Ishii Yusuke (1851-1925) was born the second son of the lacquer artist Ishii Yusuke (different characters, 1810-1886) in the waning years of the Edo period. After learning from his father, he became independent, establishing a second branch family in the Yusuke Lacquer Tradition. The first Yusuke Ishii Founded Yusuke lacquerware and created Chinese-style lacquerware in Takaoka, Toyama Prefecture. He pioneered rust painting and gold leaf techniques to express Chinese-style paintings of flowers, birds, and landscapes three-dimensionally on ancient vermilion or matte lacquer. Later, the eldest son succeeded as Yusuke II
All Items : Vintage Arts : Regional Art : Asian : Japanese : Okimono : Pre 1940 item #1485801
The Kura
sold, thank you
The cormorant prepares to take flight, wings extended, captured in bronze in a moment of excitement, the shapr eyes focused ahead. Captivating realism with simple Art-deco overtones signed below the tail. It is 32 x 36.5 x 25 cm (14-1/2 x 13 x 10 inches) and is in excellent condition. The cormorant, known in Japanese simply as U, is a migratory bird native to the east Palearctic with a range from Taiwan to the Russian Far East. It has a black body with a white throat and cheeks and a partially yellow bill. It is one of the species of cormorant that has been domesticated by fishermen in a tradition known in Japan as ukai. This method of fishing is often depicted in art and is now a popular tourist attraction during the brief Ukai season.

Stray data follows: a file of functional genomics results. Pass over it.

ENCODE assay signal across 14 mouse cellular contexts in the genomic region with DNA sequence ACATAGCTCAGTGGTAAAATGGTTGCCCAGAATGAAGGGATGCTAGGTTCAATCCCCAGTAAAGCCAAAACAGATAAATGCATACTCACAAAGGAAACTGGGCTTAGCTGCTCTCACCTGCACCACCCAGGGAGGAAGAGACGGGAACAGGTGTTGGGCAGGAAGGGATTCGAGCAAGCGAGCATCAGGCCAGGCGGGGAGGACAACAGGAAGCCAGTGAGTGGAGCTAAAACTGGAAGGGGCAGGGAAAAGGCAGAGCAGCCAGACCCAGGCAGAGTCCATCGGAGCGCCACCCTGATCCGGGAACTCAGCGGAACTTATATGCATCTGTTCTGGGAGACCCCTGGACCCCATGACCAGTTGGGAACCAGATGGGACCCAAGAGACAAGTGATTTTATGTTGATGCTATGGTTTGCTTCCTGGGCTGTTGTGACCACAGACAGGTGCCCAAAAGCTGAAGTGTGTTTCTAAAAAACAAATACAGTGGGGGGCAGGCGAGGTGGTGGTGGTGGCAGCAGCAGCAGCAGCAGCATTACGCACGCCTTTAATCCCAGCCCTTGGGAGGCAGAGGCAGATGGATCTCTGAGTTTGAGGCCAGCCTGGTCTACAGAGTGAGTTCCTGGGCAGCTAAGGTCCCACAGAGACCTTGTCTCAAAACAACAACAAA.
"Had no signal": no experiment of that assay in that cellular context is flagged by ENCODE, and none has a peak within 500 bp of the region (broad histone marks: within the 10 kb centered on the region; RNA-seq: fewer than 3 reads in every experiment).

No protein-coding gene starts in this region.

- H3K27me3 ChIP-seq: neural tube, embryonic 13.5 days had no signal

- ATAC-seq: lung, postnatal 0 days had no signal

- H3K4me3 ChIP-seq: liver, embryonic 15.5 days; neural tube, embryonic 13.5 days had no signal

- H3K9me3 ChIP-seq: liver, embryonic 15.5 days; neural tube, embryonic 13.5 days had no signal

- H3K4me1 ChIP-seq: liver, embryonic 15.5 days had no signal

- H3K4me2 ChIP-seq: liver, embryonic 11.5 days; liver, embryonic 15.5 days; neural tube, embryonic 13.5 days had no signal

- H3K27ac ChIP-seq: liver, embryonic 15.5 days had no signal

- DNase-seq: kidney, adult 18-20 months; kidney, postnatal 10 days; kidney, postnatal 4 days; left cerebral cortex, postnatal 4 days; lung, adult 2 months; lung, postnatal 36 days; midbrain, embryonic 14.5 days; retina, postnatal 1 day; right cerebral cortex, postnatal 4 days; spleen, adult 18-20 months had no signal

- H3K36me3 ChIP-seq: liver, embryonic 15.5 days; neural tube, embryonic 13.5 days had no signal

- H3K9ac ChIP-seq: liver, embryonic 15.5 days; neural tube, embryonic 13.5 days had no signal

All Items : Antiques : Regional Art : Asian : Japanese : Wood : Pre 1920 item #1490013
The Kura
sold, thank you
A magnificent stand of root wood writhing upward to a flattened cluster, a perfect example of the Japanese esteem for things natural enclosed in a period custom made wooden storage box. It is 48 cm (19 inches) tall and in overall excellent condition. Perfect for elevating a koro incense burner or tiny bonsai.
The aesthetic of the scholar studio is embodied in an acute appreciation for representations of the natural world in any form; from the subject of a painting in the alcove to the texture of the wood on the desk and the colors or deformities in the bamboo brush hanging from a piece of natural wood.
A profound influence from China, through the practice of Chinese style steeped tea (Sencha) and glorification of the Literati ideal of the Ming is part of the dual basis of Japans Scholar tradition. Equally important is an understanding and appreciation of natural degradation and the fleeting nature of existence espoused in the ideal of wabi-sabi and the world of Japanese Powdered Tea (Maccha). Behind both these concepts lies a basis in Zen (Chan) Buddhist precepts and Taoist/Confucianist Philosophy.
Stone. Wood. Earth. Grain. Texture. Form. All natural, imperfect, transient and unique.
All Items : Antiques : Regional Art : Asian : Japanese : Stoneware : Pre 1700 item #1487734
The Kura
sold, thank you
A spectacular collapsed pottery jar from the Karatsu tradition with a purpose-warped wooden lid covered in powdered silver enclosed in a top quality ancient red-lacquered kiri-wood box lined with wave-patterned colored-paper. The ancient box has silver lacquer writing on the top reading Kodai Karatsu Tsubo, Kamakura Ki, Mizusashi (Ancient Karatsu Tsubo, Kamakura Period, Mizusashi). The pot is 17 cm (7 inches) diameter, 15 cm (6 inches) tall and in overall excellent condition.
All Items : Antiques : Regional Art : Asian : Japanese : Stoneware : Pre 1700 item #1470115 (stock #OC081)
The Kura
sold, thank you